Astronomers announced on 22th of February this year that TRAPPIST-1, an ultracool dwarf hosts 7 Earth-sized planets that are believed to be rocky. This discovery was made by NASA’s Spitzer Space Telescope with the help of other ground-based telescopes. The Kepler space telescope has also been observing this diminutive star since the end of 2016. It gives us today additional data about the TRAPPIST-1.
Kepler collected data for the star in the period of 15th December to 4th March during its K2 mission.It measured the changes in the star brightness caused by its planets. These new observations will give astronomers more accurate measurements of the planets, study the magnetic activity of the star and find the orbit and period of the seventh planet, TRAPPIST-1h.
“Scientists and enthusiasts around the world are invested in learning everything they can about these Earth-size worlds,” said Geert Barentsen, K2 research scientist at NASA’s Ames Research Center. “Providing the K2 raw data as quickly as possible was a priority to give investigators an early look so they could best define their follow-up research plans. We’re thrilled that this will also allow the public to witness the process of discovery.”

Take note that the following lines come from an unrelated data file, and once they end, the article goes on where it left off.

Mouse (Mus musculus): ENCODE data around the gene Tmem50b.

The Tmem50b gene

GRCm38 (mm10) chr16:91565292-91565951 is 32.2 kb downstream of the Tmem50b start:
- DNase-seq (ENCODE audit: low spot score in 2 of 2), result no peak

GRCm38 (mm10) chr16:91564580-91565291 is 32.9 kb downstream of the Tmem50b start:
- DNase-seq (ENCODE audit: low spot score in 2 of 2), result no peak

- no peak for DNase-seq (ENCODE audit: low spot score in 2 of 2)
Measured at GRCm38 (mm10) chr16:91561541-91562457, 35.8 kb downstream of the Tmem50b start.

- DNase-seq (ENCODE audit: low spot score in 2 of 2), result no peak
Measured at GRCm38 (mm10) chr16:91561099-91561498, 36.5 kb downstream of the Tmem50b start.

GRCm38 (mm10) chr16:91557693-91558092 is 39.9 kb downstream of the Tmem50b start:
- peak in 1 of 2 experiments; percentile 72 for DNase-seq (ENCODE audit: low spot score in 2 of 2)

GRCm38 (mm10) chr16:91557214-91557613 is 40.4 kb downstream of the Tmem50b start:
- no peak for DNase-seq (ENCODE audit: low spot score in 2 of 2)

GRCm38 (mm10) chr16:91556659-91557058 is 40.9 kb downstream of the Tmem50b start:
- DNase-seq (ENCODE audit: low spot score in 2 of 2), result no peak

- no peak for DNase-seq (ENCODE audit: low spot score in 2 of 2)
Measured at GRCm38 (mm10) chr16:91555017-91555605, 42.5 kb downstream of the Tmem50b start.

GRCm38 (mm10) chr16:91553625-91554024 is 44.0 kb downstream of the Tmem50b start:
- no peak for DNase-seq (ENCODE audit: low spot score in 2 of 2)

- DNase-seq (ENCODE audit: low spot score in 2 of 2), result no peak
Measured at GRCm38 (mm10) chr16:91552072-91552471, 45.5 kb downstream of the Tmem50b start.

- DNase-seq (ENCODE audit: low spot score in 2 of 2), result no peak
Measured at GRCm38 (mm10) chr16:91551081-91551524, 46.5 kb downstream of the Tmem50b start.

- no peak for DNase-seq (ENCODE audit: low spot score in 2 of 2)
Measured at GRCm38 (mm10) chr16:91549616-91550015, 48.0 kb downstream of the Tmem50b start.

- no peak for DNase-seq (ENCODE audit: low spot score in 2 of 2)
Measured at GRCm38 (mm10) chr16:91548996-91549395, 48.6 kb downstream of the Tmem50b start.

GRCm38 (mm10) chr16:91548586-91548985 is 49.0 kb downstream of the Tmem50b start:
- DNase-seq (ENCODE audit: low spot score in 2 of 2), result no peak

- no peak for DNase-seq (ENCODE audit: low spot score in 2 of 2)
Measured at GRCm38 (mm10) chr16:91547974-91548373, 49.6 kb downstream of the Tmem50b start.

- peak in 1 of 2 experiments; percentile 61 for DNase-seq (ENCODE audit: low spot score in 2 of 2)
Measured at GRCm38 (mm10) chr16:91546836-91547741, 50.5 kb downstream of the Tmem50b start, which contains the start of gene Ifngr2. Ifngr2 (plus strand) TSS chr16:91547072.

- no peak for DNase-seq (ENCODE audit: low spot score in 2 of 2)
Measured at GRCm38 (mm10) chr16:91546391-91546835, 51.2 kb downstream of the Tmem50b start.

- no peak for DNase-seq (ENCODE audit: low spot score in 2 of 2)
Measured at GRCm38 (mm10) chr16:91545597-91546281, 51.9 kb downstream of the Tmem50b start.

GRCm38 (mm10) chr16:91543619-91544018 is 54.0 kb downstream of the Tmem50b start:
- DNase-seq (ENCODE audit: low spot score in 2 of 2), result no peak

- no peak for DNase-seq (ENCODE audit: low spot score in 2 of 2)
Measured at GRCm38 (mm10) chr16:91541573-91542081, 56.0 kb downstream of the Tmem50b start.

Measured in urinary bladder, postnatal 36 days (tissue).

This will give credence to the proposals of astronomers to have more telescopes looking at TRAPPIST-1 this winter. The full calibrated data will be available to the public in May this year.
K2 Campaign 12 observation period is going to be 74 days of monitoring the cold dwarf. This will be the longest observations of the star, and will help astronomers to study the gravitational interactions between the planets and look for any other planet that might’ve been missed.
However, TRAPPIST-1 was not in the region that K2 Campaign was going to observate. This was in the late 2015, before the discovery of any planets around this star were made.
In may 2016 it was announced that three planets orbit TRAPPIST-1, then the researchers at NASA and Ball Aerospace & Technologies Corp. remade the commands of the spacecraft and changed the observed region. By the end of next year, Kepler was ready to observer the ultracool dwarf.
“We were lucky that the K2 mission was able to observe TRAPPIST-1. The observing field for Campaign 12 was set when the discovery of the first planets orbiting TRAPPIST-1 was announced, and the science community had already submitted proposals for specific targets of interest in that field,” said Michael Haas, director of the missions. “The unexpected opportunity to further study the TRAPPIST-1 system was quickly recognized and the agility of the K2 team and science community prevailed once again.”
These new refinements about the already known planets and the possibly missed ones will help astronomers to plan the next studies about TRAPPIST-1 with the James Webb Space Telescopes that comes in 2018.